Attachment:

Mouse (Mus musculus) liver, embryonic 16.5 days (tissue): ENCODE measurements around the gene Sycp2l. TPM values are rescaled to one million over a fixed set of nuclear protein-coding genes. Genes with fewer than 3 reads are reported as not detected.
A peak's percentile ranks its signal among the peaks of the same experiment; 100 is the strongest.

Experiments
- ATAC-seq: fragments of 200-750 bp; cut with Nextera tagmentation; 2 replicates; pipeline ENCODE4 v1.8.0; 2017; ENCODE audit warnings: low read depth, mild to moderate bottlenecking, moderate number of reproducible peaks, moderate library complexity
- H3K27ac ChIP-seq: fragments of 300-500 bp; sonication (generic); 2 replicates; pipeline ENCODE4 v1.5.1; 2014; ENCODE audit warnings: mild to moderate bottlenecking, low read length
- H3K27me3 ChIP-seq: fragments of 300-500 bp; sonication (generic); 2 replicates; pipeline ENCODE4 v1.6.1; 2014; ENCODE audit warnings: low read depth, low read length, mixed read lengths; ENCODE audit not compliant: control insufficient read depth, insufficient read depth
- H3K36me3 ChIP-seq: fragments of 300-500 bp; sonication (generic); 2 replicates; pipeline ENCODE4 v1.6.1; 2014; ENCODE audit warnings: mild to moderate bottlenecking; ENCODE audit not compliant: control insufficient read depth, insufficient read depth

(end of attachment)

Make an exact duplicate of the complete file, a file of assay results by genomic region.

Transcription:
Mouse (Mus musculus) liver, embryonic 16.5 days (tissue): ENCODE measurements around the gene Sycp2l. TPM values are rescaled to one million over a fixed set of nuclear protein-coding genes. Genes with fewer than 3 reads are reported as not detected.
A peak's percentile ranks its signal among the peaks of the same experiment; 100 is the strongest.

Experiments
- ATAC-seq: fragments of 200-750 bp; cut with Nextera tagmentation; 2 replicates; pipeline ENCODE4 v1.8.0; 2017; ENCODE audit warnings: low read depth, mild to moderate bottlenecking, moderate number of reproducible peaks, moderate library complexity
- H3K27ac ChIP-seq: fragments of 300-500 bp; sonication (generic); 2 replicates; pipeline ENCODE4 v1.5.1; 2014; ENCODE audit warnings: mild to moderate bottlenecking, low read length
- H3K27me3 ChIP-seq: fragments of 300-500 bp; sonication (generic); 2 replicates; pipeline ENCODE4 v1.6.1; 2014; ENCODE audit warnings: low read depth, low read length, mixed read lengths; ENCODE audit not compliant: control insufficient read depth, insufficient read depth
- H3K36me3 ChIP-seq: fragments of 300-500 bp; sonication (generic); 2 replicates; pipeline ENCODE4 v1.6.1; 2014; ENCODE audit warnings: mild to moderate bottlenecking; ENCODE audit not compliant: control insufficient read depth, insufficient read depth